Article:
For Kat, suspension is clearly about the kick: “She got into suspensions because the rush of getting pierced had grown diluted over time. It did the trick: The euphoria she felt after her first few hangings lasted a week or more.”

Sure – the threshold moves and one must seek greater thrills. No lack of examples in the world for that. For some people, they move from pot to coke to heroin. Other surf ever bigger waves or climb more giant mountains. The impulse itself is neither bad nor good; how the response to the impulse manifests is what matters. Some people are clearly of the opinion that having your piercing guy stick fish hooks through your back is an unhealthy method by which to seek thrills; others disagree.

Back to Kat: “My idea of pain might be a little skewed.” Our reporter seems to think so, too, during the fish hook insertion: Kat calls it “relaxing.” Our reporter notes, “Some part of her body, at least, remains more rational.” The implication being, obviously, that her attitude is not rational. To further illustrate, “The truth is that she craves the attention. Exhibitionism is central.” We see the exhibitionism in action even before the actual hanging: “…the opportunity to be seen grabbing a drink at the Shanty with half a pound of fish hooks in her back.”

We are also again treated to Kat sharing how she’s supposedly squeamish — “(Twice she’s passed out at the vet’s office during a canine exam; once she had to be revived with doggy oxygen, she says.)” — showing, again, that not only is what she has to say, “hard to swallow,” but that this tendency toward exhibitionism manifests in more than one way.

Then, the highlight of Kat’s evening. “‘We about ready to do this thingy?’ Kat asks the crowd. They respond with loud whistles and a collective ‘Wooo!’ But they immediately fall silent again. ‘I want some energy,’ Kat says.” So she gets to have a rock star moment without actually having to be a rock star. The suspension is a shortcut to fame, albeit small and brief. To drive home that point, “Kat said she probably wouldn’t do suspensions if she lived in a city or somewhere they were more common. The shock factor is an important part of the performance, she said, because she feeds off the energy of the crowd.”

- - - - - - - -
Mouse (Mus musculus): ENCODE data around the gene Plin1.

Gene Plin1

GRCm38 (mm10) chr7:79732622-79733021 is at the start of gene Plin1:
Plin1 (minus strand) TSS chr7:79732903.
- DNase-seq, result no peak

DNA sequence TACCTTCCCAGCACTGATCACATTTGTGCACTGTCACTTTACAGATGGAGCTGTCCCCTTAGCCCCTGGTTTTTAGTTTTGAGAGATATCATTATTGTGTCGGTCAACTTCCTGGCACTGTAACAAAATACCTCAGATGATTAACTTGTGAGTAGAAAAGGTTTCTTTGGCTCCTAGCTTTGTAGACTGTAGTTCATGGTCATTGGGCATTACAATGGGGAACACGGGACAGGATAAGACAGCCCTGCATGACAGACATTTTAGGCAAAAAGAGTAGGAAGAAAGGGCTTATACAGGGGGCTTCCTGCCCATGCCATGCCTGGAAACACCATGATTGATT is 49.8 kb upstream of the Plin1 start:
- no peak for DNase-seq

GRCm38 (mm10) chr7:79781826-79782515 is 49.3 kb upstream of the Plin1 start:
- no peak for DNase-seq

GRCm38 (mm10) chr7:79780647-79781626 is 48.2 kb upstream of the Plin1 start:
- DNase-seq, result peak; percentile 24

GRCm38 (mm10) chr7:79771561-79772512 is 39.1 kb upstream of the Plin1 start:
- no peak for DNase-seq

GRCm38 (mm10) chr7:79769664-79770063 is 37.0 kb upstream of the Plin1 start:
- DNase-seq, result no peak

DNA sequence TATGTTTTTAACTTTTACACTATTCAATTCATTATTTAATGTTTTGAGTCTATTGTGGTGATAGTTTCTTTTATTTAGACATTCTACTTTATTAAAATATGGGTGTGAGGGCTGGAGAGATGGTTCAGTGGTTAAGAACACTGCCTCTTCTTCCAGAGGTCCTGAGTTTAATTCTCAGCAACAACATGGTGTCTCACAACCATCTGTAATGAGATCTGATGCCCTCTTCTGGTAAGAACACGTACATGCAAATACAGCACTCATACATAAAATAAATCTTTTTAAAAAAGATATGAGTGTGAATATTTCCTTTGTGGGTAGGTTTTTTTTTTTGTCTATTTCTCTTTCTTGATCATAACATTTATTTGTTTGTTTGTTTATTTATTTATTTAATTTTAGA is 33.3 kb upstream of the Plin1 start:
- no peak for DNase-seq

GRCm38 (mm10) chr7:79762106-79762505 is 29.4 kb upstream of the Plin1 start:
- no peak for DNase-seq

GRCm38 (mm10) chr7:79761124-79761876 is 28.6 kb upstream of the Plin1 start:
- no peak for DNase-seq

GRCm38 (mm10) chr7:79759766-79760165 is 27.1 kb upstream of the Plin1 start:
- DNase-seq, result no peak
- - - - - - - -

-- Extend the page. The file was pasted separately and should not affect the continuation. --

So, at the end of the story, what do we know about human suspension other than some mechanics about how it’s done, that some people get off on it, and that it may or may not be related in some way or another to a ritual practice by some cultures indigenous to North America? Not much.

But we know a lot about Kat. We know her local history, her job, her volunteer efforts, where she gets pierced, what she looks like, a little bit about her relationship with her dad and that she really, really likes to show off, especially if shock factor is involved. So it seems reasonable to think that she’s incredibly pleased by all the attention.

Her audience grew, at least temporarily, to a far greater number than probably ever would’ve shown up to E2 for a live performance. And the NCJ accomplished exactly what the folks at an “alt”-weekly want: controversy and debate and a zillion comments on blogs and their own website. So everyone wins… except for those of us who are saddened when people inflict pain upon themselves as a way to get attention and those of us who prefer to exit from a story feeling like we’ve been somewhere worth going.